Democratic presidential candidate Hillary Clinton heads to Capitol Hill where she will testify on Benghazi amid claims that the Republican-controlled House Benghazi Committee was more interested in damaging Clinton’s reputation than uncovering the truth that deadly night.
UNITED STATES (AUGUST 28, 2015) (ONE AMERICA NEWS NETWORK) – As Democratic presidential candidate Hillary Clinton prepares to testify in front of the House Benghazi Committee on Thursday (October 22), the Republican-led panel finds itself plagued by accusations, not just from Democrats but also fellow Republicans, that the investigation into the attack in Libya had turned into a political witch hunt.
Clinton was secretary of state in September 2012 when U.S. facilities in Benghazi, Libya, were attacked, killing four Americans including U.S. Ambassador Christopher Stevens.
In addition, Clinton’s use of her private email for her work as America’s top diplomat came to light in March and drew fire from political opponents who accused her of sidestepping transparency and record-keeping laws.
The email issue has re-ignited concerns over Clinton. A number of polls in recent months have found that more than half of voters find her untrustworthy, although she remains the favorite to win the Democratic Party’s nomination for the presidential election in November 2016.
Critics of the committee say its focus on Clinton’s emails has stripped the committee of its credibility.
“I think the House Republicans would have perfectly been in their right and easily been able to explain why they needed to see Clinton’s e-mails, but now the problem is all of the interest is on Clinton’s e-mails and it’s almost as if the Ambassador’s death is forgotten by the House,” said Brookings political analyst John Hudak.
Democrats have long argued that the 17-month-old probe is a political tool to damage Clinton the candidate.
The Republican leadership has repeatedly denied the charge, but has recently been overshadowed by seemingly incriminating comments from within the party itself.
The committee has come under especially harsh criticism since Representative Kevin McCarthy, the No. 2 House Republican, suggested in a recent television interview that the probe had helped to drive down Clinton’s presidential poll ratings.
“When you have someone like a Majority Leader of the House of Representatives essentially alluding to the fact that a committee was created to investigate the death of an ambassador but was really created to hurt a presidential candidate’s poll numbers, that is jarring and it reeks of political malfeasance and it’s something that Democrats hate and it’s something independent voters hate even if Republicans don’t believe that that’s truly the intent,” said Hudak.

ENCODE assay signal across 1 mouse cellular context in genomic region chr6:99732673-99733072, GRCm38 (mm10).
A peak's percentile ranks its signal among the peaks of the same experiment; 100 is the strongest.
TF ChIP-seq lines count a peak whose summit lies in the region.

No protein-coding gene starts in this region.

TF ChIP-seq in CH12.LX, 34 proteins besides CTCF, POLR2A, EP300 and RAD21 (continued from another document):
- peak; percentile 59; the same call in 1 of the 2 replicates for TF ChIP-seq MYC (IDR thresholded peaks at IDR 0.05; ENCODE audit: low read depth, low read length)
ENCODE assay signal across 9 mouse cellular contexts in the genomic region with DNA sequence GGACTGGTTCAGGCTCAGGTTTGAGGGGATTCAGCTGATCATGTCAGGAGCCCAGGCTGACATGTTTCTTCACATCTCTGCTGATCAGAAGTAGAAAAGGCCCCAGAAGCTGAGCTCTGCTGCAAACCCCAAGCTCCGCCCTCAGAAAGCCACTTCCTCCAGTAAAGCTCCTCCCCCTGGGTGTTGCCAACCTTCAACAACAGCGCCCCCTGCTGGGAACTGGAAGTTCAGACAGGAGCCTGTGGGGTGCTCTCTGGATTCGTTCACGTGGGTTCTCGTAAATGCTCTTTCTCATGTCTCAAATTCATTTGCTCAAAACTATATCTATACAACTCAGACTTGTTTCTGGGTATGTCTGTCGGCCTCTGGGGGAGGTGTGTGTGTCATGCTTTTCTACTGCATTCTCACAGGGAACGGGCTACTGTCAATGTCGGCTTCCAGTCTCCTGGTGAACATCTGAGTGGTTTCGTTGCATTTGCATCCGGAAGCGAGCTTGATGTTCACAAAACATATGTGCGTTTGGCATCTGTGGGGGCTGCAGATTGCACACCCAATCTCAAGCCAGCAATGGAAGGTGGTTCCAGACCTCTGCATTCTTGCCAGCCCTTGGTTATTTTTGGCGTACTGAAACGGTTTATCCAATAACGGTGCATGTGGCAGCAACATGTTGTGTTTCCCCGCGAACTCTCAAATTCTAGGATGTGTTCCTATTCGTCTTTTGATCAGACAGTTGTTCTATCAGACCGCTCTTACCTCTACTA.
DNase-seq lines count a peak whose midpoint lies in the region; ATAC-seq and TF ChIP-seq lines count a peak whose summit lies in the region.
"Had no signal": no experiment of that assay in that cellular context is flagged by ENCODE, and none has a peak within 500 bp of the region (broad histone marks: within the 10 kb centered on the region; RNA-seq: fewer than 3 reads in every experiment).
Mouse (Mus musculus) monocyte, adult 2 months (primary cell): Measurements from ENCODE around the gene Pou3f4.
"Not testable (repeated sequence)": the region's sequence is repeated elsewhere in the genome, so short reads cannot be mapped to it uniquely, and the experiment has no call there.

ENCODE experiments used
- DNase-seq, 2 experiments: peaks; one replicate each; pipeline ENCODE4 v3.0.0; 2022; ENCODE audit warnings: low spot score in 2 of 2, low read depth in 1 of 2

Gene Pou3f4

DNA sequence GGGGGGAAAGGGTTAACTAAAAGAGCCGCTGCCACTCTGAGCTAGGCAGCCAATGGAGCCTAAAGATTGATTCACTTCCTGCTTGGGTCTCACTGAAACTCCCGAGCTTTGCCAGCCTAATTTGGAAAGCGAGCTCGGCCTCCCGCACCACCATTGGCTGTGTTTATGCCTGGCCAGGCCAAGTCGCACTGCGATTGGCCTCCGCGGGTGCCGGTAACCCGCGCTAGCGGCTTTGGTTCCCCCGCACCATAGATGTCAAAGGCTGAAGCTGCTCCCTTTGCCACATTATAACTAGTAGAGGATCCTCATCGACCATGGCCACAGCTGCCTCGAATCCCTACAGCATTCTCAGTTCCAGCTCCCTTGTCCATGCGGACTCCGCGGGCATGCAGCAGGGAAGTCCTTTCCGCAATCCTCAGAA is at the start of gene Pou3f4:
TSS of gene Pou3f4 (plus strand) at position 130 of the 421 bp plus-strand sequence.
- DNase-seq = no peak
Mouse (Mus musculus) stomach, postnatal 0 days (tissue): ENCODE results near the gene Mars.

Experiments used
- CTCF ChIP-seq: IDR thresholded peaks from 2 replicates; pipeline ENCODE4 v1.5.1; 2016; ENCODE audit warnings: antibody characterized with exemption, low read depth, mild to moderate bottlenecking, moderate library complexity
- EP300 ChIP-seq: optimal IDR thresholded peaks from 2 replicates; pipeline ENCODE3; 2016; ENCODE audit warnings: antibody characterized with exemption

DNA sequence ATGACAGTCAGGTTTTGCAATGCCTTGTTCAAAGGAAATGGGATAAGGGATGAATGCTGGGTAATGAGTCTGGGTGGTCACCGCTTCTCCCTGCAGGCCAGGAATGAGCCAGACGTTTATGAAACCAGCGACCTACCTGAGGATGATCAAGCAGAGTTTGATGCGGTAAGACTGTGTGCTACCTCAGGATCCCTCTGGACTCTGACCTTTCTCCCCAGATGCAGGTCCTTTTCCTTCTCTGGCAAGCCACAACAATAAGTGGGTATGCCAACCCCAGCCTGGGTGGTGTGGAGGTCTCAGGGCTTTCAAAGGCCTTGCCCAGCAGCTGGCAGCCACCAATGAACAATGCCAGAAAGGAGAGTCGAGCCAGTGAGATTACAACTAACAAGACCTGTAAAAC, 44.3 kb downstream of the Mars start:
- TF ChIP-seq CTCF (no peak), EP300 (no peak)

McCarthy later said he had not meant to suggest the committee’s purpose had been to harm Clinton’s White House bid and shortly after, on October 8, bowed out of the Speaker race, leaving the Republicans in disarray.
But it was too late — the Clinton campaign pounced on McCarthy’s comments and turned them into a web ad criticizing Republican remarks on investigations.
Conservative observers say the Clinton campaign has used the controversy for its own political benefit.
“This is a way to, kind of, deflect attention from other investigations to try and put them all into this one box of —this is all just partisan attacks,” Alana Goodman of the conservative news website, the Washington Free Beacon, told Reuters.
On the heels of McCarthy’s comments, the New York Times and CNN reported that a former investigator for the committee was accusing the Republican-led panel of targeting Democrat Hillary Clinton to scupper her presidential bid.
They said Major Bradley Podliska, an intelligence officer in the Air Force Reserve on active duty in Germany, alleged that he was fired for resisting pressure to focus his investigation into the attack on Clinton’s role.
The committee’s chairman Rep. Trey Gowdy, a Republican, now finds himself in a tight spot, as he tries to distance himself from the allegations of partisanship.
Gowdy fought back allegations that with its focus on Clinton’s e-mails, the committee had lost sight of its original aim-the investigation into Benghazi- and said he was only interested in her e-mails “to the extent that they relate to Libya and Benghazi.”
Clinton successfully handled questions on both Benghazi and her use of a private e-mail server during the CNN debate on October 13 in Las Vegas, even securing unexpected support from chief rival Bernie Sanders over the e-mail scandal during their first debate.
Her strong post-debate poll numbers eased fears among some Democrats that the e-mail controversy was torpedoing her bid to represent the party in the 2016 election.
“I think Hillary Clinton would have rather the last three months have been different. House Republicans would rather the last three weeks been a lot different too,” said Hudak.
Political observers will now be watching whether the Republicans will inadvertently lend Clinton another helping hand during the testimony that will be open to the media.
“I think this was a strategic move by the campaign. The campaign – they were the ones that actually pushed for this hearing to be public with her. I think they do want to paint this as partisan. I think there’s a good chance that some Republicans who are on the committee might give them fodder for this. There are four Republicans who are on the Benghazi committee who are running for Speaker and this will give people a platform, if they want to use it, to kinda grandstand and I think that is probably what the Clinton campaign is hoping for,” said Goodman.